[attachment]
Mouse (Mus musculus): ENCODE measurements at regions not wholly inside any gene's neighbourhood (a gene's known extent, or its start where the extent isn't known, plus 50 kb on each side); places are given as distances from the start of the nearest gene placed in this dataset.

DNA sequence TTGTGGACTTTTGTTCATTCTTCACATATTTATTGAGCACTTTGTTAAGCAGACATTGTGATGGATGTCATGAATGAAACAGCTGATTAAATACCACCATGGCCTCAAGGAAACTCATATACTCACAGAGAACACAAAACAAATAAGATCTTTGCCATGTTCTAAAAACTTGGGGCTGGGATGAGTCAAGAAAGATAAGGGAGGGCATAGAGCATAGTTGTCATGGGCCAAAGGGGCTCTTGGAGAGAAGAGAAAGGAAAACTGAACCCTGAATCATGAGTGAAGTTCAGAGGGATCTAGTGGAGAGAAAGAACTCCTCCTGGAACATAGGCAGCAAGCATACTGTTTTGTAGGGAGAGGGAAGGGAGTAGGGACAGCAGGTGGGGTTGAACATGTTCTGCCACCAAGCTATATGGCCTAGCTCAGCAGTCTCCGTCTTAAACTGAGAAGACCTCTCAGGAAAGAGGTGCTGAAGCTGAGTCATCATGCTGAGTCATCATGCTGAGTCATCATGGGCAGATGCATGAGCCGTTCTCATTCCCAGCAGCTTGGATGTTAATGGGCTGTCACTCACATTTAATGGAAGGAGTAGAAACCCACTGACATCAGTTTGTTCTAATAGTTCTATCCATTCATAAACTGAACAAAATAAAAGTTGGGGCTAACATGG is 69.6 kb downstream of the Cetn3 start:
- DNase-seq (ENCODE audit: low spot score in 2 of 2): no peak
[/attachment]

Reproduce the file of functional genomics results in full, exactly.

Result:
Mouse (Mus musculus): ENCODE measurements at regions not wholly inside any gene's neighbourhood (a gene's known extent, or its start where the extent isn't known, plus 50 kb on each side); places are given as distances from the start of the nearest gene placed in this dataset.

DNA sequence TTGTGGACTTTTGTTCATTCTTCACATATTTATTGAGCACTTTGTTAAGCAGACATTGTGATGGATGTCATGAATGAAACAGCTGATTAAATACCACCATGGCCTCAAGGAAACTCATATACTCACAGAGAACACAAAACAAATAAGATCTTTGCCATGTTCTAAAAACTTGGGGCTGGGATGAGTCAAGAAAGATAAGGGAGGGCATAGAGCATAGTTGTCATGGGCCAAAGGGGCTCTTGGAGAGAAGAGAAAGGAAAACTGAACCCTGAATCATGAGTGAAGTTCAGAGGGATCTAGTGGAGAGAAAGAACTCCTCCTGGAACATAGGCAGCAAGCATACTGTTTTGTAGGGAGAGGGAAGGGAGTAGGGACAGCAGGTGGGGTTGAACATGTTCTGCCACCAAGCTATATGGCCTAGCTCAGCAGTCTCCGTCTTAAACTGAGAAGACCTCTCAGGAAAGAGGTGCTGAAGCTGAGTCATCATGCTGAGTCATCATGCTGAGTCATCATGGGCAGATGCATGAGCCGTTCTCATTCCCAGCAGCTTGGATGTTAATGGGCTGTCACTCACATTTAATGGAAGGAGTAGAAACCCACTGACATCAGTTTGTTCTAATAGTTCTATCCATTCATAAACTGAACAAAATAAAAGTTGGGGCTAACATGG is 69.6 kb downstream of the Cetn3 start:
- DNase-seq (ENCODE audit: low spot score in 2 of 2): no peak